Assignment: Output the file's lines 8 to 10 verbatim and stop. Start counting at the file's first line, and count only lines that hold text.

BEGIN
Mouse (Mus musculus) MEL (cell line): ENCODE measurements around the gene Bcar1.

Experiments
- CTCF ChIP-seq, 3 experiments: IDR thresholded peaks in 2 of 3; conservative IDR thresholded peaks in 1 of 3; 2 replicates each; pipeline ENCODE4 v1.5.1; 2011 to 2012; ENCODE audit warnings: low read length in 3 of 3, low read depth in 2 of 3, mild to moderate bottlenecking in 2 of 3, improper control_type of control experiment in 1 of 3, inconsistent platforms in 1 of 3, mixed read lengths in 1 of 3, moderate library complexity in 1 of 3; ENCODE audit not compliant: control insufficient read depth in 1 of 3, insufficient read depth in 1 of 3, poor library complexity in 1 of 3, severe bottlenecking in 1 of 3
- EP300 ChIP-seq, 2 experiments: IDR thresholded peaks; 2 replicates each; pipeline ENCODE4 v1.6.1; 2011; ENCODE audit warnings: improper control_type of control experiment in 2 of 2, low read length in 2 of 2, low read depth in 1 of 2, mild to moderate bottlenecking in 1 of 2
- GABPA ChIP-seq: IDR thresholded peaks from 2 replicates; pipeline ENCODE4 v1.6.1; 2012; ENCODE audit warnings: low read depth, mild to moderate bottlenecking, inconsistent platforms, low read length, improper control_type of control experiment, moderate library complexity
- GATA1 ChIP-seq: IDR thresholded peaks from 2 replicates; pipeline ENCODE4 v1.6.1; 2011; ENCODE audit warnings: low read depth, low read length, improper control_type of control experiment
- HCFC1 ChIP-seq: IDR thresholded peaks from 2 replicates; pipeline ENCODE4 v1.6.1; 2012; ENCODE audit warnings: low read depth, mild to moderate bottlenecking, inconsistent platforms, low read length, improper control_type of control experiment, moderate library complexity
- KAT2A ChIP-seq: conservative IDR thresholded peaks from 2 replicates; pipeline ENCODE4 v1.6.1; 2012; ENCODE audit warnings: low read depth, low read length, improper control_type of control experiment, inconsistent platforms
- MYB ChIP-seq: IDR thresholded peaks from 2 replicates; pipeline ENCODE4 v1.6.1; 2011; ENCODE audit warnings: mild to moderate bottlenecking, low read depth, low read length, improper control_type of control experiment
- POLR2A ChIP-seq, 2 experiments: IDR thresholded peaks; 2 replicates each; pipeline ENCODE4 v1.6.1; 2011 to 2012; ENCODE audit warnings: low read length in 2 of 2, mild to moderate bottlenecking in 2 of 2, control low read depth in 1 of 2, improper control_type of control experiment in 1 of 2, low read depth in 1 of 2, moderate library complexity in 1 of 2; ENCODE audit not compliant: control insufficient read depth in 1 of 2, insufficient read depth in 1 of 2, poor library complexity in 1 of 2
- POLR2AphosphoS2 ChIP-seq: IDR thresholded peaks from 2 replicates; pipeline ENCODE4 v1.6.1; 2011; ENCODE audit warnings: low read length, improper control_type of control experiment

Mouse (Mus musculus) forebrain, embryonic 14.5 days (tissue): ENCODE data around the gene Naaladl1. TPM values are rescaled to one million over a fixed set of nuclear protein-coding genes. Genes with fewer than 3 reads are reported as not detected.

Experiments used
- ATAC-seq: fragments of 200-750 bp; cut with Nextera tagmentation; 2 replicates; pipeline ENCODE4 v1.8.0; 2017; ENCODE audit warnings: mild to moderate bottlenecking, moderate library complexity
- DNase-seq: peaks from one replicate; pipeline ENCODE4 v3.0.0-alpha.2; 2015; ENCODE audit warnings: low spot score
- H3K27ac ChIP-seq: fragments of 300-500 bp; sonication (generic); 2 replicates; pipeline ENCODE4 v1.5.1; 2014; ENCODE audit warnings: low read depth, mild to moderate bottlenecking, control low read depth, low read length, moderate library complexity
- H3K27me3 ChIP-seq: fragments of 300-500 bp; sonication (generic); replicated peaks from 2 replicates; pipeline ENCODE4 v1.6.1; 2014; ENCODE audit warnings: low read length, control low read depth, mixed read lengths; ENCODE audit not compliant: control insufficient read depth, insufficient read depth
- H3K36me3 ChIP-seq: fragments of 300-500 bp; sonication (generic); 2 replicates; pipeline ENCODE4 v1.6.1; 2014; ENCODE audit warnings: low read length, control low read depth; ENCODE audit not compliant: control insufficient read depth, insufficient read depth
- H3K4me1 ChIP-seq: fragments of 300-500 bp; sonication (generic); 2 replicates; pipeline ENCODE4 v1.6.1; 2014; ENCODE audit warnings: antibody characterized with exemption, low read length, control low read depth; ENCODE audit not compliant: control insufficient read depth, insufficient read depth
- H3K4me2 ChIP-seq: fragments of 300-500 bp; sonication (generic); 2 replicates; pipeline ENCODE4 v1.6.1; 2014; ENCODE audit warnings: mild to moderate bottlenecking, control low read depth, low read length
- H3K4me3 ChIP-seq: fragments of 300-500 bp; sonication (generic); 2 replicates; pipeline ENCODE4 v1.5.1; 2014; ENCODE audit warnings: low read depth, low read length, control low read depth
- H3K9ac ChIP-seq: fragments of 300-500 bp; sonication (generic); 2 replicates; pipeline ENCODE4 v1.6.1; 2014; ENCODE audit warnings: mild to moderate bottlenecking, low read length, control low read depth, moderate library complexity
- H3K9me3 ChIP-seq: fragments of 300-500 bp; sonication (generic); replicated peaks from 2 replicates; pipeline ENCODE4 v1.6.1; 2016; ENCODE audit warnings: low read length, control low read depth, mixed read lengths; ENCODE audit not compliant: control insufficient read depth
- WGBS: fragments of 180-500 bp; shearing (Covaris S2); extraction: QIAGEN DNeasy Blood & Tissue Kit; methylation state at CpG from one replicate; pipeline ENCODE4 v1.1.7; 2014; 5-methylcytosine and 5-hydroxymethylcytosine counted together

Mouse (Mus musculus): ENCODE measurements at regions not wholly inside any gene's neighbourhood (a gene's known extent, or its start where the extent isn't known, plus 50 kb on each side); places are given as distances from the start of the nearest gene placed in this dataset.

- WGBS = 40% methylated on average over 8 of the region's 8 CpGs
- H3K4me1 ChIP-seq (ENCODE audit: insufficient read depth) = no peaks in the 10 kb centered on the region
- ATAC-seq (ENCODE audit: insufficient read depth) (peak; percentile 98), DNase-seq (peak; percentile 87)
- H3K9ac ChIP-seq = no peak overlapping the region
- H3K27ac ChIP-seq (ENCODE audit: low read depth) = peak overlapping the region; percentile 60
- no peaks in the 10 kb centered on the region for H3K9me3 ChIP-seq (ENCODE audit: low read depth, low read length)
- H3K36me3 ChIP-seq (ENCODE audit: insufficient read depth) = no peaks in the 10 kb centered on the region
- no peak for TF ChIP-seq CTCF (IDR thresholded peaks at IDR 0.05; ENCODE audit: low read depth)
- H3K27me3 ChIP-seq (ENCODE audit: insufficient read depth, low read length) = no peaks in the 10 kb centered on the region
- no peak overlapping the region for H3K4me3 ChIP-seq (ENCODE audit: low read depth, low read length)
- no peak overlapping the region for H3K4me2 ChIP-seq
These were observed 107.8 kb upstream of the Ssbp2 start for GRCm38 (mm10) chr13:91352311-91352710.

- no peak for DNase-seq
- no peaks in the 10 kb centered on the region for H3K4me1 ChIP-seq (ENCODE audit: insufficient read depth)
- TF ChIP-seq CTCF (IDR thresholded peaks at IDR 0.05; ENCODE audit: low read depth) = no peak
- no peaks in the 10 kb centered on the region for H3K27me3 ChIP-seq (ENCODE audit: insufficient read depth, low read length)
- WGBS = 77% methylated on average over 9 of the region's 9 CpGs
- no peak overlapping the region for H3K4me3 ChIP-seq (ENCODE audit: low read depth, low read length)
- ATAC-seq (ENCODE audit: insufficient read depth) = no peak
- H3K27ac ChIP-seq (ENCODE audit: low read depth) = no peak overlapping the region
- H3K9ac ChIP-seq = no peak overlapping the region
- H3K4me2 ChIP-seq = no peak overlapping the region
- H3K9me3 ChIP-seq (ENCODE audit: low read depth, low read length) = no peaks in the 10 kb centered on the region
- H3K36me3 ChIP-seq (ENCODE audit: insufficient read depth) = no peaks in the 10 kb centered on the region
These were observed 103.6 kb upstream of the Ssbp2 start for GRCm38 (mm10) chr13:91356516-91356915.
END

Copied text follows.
- KAT2A ChIP-seq: conservative IDR thresholded peaks from 2 replicates; pipeline ENCODE4 v1.6.1; 2012; ENCODE audit warnings: low read depth, low read length, improper control_type of control experiment, inconsistent platforms
- MYB ChIP-seq: IDR thresholded peaks from 2 replicates; pipeline ENCODE4 v1.6.1; 2011; ENCODE audit warnings: mild to moderate bottlenecking, low read depth, low read length, improper control_type of control experiment
- POLR2A ChIP-seq, 2 experiments: IDR thresholded peaks; 2 replicates each; pipeline ENCODE4 v1.6.1; 2011 to 2012; ENCODE audit warnings: low read length in 2 of 2, mild to moderate bottlenecking in 2 of 2, control low read depth in 1 of 2, improper control_type of control experiment in 1 of 2, low read depth in 1 of 2, moderate library complexity in 1 of 2; ENCODE audit not compliant: control insufficient read depth in 1 of 2, insufficient read depth in 1 of 2, poor library complexity in 1 of 2